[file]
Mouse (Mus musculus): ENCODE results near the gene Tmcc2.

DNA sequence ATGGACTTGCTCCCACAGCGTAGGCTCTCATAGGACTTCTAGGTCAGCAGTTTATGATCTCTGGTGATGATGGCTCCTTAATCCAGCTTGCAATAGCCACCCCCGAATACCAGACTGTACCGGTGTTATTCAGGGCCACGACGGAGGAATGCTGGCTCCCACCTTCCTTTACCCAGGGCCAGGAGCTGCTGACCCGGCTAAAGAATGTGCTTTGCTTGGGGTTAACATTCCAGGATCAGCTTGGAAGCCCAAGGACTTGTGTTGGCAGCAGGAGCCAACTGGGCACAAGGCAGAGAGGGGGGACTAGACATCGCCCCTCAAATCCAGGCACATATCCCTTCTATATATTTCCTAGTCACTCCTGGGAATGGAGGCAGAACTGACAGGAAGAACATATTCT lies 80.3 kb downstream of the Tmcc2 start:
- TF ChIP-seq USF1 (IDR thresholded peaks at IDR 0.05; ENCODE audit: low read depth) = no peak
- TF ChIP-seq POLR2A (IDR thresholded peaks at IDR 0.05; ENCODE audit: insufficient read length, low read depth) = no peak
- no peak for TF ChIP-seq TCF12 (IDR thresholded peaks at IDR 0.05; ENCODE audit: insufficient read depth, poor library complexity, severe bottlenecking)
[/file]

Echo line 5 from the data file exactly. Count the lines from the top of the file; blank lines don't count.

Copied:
- no peak for TF ChIP-seq TCF12 (IDR thresholded peaks at IDR 0.05; ENCODE audit: insufficient read depth, poor library complexity, severe bottlenecking)